You've probably heard of the fairly common phone scam where the caller purports to be a member of law enforcement. The caller will usually say that you have an unpaid ticket, an outstanding warrant or that you've committed some other crime.

Then they'll say something like the only way to resolve the issue - and prevent your arrest and/or jail sentence - is to pay the caller, typically with reloadable gift cards or by giving them your bank or credit card information. They may also use their "law enforcement" ruse to glean personal info. Perhaps they'll convince you to give them your social security number or other private information that can help them steal your identity.

Modern criminal stealing with cellphone.
Credit: Tero Vesalainen, Getty Images

Amazingly, people still fall for this scam.

Attorney General Austin Knudsen first brought this scam to light in December and according to a 2/21 press release from the Montana Department of Justice, reports of these types of phone scams are on the rise. The scammers are now "spoofing" phone numbers, which means your caller ID may indicate a local 406 number, perhaps even the same number as the local police department.

The Montana Department of Justice’s Office of Consumer Protection is receiving roughly six to eight calls per day from concerned Montanans regarding the scam. Knudsen reminds Montanans,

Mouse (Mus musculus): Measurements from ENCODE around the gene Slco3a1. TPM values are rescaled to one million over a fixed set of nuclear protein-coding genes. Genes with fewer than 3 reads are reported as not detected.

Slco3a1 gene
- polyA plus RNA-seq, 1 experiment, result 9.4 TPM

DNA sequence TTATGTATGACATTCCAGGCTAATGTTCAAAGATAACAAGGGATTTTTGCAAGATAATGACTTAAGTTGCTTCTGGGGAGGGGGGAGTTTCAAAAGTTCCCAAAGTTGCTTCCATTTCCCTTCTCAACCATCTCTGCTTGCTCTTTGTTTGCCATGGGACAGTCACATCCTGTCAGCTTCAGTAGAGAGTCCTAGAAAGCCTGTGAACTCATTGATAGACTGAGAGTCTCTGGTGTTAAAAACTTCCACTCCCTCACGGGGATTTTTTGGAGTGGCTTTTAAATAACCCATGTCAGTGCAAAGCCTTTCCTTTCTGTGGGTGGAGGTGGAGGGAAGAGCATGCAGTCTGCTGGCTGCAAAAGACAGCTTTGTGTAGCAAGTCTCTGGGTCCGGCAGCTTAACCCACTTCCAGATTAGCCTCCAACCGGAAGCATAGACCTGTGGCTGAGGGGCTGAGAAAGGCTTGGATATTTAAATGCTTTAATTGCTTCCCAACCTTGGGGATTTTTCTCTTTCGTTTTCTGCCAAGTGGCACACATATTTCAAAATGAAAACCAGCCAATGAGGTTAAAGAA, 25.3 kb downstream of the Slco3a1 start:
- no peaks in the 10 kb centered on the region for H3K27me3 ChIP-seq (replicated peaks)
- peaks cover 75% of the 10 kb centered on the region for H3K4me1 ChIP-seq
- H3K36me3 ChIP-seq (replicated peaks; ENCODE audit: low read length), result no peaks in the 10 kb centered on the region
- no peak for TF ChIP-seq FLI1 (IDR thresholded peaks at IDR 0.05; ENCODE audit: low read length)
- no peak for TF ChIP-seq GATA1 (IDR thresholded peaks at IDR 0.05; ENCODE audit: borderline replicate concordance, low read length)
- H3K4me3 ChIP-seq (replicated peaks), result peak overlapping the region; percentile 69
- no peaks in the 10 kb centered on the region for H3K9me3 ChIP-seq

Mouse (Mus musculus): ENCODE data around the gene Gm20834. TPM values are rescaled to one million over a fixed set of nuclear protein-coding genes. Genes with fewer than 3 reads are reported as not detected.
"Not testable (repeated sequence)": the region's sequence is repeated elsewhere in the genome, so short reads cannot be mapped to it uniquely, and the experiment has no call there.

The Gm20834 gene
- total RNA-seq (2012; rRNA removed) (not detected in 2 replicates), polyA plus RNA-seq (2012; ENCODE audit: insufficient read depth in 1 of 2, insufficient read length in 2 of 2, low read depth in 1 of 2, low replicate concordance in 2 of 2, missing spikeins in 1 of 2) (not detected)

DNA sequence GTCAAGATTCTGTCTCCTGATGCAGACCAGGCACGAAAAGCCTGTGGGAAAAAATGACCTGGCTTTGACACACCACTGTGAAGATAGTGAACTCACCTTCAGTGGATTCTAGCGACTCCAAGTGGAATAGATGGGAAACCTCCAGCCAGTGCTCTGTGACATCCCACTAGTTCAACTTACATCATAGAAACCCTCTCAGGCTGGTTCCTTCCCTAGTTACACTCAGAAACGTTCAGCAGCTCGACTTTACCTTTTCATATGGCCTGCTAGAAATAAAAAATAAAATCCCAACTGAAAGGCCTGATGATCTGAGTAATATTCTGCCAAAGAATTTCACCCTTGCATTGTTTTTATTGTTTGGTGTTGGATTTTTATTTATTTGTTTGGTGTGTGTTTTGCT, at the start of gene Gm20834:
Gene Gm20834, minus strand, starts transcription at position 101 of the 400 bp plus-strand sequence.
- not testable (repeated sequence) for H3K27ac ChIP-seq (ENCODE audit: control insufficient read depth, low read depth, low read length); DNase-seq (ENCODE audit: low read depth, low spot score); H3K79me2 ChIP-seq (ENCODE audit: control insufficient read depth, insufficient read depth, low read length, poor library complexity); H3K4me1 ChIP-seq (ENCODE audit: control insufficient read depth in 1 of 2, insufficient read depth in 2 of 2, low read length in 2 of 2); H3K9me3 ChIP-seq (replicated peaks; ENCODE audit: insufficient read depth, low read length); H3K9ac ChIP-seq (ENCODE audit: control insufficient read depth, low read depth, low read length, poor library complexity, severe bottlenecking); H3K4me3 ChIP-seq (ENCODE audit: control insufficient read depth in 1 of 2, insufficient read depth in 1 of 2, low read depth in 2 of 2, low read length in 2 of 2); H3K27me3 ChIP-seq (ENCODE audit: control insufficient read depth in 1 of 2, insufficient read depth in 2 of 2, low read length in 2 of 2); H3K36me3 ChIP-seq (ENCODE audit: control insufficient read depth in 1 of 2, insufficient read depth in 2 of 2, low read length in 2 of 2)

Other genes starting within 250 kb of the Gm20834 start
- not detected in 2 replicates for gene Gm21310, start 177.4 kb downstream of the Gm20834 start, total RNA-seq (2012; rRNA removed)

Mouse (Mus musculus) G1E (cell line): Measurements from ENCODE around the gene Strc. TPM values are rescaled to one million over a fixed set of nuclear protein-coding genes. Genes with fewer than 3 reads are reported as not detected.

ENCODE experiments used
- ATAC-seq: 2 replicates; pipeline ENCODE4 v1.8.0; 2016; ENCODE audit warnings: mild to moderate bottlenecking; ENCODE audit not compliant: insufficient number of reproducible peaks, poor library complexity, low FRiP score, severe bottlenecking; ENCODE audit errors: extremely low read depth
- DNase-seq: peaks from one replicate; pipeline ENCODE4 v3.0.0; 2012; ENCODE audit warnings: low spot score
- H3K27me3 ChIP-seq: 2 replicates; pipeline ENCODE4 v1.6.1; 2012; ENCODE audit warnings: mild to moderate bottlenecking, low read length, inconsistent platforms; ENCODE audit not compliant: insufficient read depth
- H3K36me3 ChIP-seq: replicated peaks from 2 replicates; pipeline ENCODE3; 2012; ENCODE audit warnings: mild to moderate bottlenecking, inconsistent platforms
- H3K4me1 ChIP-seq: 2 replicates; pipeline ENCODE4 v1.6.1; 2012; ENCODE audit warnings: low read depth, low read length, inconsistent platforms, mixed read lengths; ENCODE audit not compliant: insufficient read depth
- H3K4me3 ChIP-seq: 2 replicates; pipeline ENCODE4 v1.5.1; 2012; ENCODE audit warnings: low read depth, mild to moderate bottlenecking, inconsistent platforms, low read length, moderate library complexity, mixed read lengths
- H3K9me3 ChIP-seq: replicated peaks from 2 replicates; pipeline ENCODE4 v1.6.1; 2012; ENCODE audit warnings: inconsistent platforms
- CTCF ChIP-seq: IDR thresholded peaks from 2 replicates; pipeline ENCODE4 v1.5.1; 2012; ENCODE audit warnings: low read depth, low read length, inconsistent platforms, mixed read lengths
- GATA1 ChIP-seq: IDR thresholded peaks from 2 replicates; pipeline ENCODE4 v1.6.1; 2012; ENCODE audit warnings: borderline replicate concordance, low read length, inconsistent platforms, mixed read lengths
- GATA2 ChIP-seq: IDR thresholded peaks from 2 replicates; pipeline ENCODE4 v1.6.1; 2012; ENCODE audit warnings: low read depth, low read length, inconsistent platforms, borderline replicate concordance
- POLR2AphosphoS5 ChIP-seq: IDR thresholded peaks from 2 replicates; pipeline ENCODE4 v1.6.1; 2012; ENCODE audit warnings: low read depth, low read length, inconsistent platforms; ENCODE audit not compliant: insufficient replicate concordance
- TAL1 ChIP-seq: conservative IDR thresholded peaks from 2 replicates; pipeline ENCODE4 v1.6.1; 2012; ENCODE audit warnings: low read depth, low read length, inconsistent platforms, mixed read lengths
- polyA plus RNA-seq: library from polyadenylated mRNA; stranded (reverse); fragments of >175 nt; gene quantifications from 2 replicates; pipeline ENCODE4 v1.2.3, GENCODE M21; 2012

Law enforcement and court officials will never ask for payment over the phone or payment in the form of gift cards. Do not provide personal information or money to anyone you don’t know over the phone.If you have any questions about the legitimacy of a call, contact our Office of Consumer Protection immediately. They can help you determine whether you are being scammed.

You can reach the Office of Consumer Protection by calling an investigator at (800) 481-6896 or (406) 444-4500. You can also visit their website HERE to report a scam online.

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Photo by Marjan Grabowski on Unsplash
Photo by Marjan Grabowski on Unsplash

Talk to your grandparents.

I feel that the elderly may be more susceptible to falling for these phone scams. The Montana DOJ offers these tips.

  • Ask the caller for his/her name and immediate supervisor;
  • Ask under what authority this call is being made;
  • Ask the court of jurisdiction;
  • Hang up, find the law enforcement agency’s phone number from their official website (such as the city or county website) or in the phone book, and call the agency at that number to verify the information provided; and
  • NEVER provide personal information or payment over the phone to someone unless you initiated the contact (you called them) and you are certain you know who you are speaking to.

In 2022, the State fielded 974 scam complaints and successfully saved Montanans from losing nearly $900,000, including $712,884 that was recovered for Montanans who were victimized by scammers and $168,020 in prevented loss for consumers who called inquiring about whether they were being scammed.

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